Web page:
Experiment #280

The Disappearance of Lilly Cole Part 1

Great hexagonal sections of Lilly’s wall faded out of existence. They went individually at first but lengthened and spiraled as section after section disappeared, revealing perfect blue skies, the green pastures of distant farms, and the long, twinkly sweep of the river off to the right.

Her furniture faded as well. First the top drawer of her dresser, followed by the footstool she stood on to reach the sink when she was little. Oblivion consumed each piece of her life. She pulled the covers up close to ward it off, but these too dissolved into nothing.

As her bed began to fade she jumped off of it, landing on one small piece of the floor that hovered in midair above the kitchen, where her mother made pancakes and whistled. As she stood up, trying to find her voice, to call to her mother, to tell someone what was happening to her, the section she stood on faded from beneath her feet, along with the rest of the world.

And then there was silence.


A few days before her disappearance, Lilly climbed into the passenger’s seat of her father’s station wagon. She’d been crying, but tried to hide it from her father, James, who looked over at her. His heart dropped into his shoes.

“How’s it going, Sweetie?”


“Listen, sometimes two people just-”

“Fall out of love,” she said without looking at him. Without it being a question.

“No,” he said, pulling back as if to fend off a blow.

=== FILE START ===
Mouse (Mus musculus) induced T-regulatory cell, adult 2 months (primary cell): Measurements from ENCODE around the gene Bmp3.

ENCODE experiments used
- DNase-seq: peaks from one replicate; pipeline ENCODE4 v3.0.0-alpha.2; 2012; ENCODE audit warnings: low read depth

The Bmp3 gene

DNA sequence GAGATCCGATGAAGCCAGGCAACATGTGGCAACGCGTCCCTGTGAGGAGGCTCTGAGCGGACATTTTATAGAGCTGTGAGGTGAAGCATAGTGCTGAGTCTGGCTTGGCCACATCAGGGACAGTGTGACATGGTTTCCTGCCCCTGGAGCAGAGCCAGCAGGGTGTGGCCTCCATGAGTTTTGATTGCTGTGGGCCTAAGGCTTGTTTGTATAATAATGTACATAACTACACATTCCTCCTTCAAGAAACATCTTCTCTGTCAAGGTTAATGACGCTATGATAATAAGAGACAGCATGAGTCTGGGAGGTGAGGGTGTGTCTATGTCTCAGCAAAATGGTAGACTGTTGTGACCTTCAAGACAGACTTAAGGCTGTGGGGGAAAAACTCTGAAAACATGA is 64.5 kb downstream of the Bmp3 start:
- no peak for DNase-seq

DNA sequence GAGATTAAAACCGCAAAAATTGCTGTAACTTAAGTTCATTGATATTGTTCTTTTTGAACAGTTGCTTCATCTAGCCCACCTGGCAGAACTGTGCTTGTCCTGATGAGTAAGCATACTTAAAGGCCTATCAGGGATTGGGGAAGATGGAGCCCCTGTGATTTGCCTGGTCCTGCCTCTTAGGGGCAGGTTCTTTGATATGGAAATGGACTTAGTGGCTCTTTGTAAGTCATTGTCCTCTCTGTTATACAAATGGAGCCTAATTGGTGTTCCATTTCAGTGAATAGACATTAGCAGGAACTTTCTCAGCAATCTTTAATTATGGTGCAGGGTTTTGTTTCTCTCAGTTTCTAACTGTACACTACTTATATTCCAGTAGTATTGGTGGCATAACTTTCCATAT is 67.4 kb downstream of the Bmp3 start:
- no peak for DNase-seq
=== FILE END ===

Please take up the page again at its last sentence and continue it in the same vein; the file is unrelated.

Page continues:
“That’s what you were going to say,” she said.

“You’re right,” he said. “I’m predictable. It was what I was going to say, but it was wrong. I fell in love with something… something other than your mother…”

His tachyon research had seemed so important, so revolutionary. But a dozen years of ‘I’ll be home late,’ and ‘I swear I’ll be there for your birthday this year’ and ‘I’m so close, just give me a few more months’ will wear on a person… On a marriage.

James continued to look at the stained seat between himself and his daughter. He gave a weak chuckle. “All these years spent perfecting time travel. Now all I want to do is go back and work on something else.” He turned his head and looked out the window. “I’m sorry, Lilly.”

She sat there, not knowing what to say. Finally, she said in a bad Groucho Marx voice, “What did the neutrino say to the police after the tachyon crashed into him?”

James smiled, and together they recited the punch-line: “Sir, I didn’t see the tachyon coming, just going… both ways.” James turned the ignition and drove her home.

Experiment #281

The Disappearance of Lilly Cole Part 2

Although the physics was rather complex, James enjoyed explaining time travel to his nine-year-old daughter. He always said it helped him think in new ways. Like most nine-year-olds Lilly hadn’t taken physics or calculus, or even algebra, but she had a sharp mind and followed along the best she could. She would ask questions and chime in to agree with her mother’s suggested tweaks to her father’s calculations. Lilly’s mother, Cassy, was a mathematician who left tenure to spend more time with Lilly. She’d stared down the face of family vs. career and made a different decision than her husband. For him, she knew, there wasn’t even a decision point. She still taught a class or two every semester, and juggled a few research projects, but spent the majority of her time with Lilly driving back and forth from ballet recitals and soccer practices to piano lessons and pizza dinners.

Lilly and James sometimes found formulas scribbled on the table in ketchup or drawn on a window with soap suds or in whatever medium lay nearest at hand, the numbers and functions and theorems tumbling out too fast for Cassy to grab a pen and paper. She’d often copy them down after the fact and publish them almost verbatim. Ketchup being the only condiment Lilly would eat for quite some time became a common medium.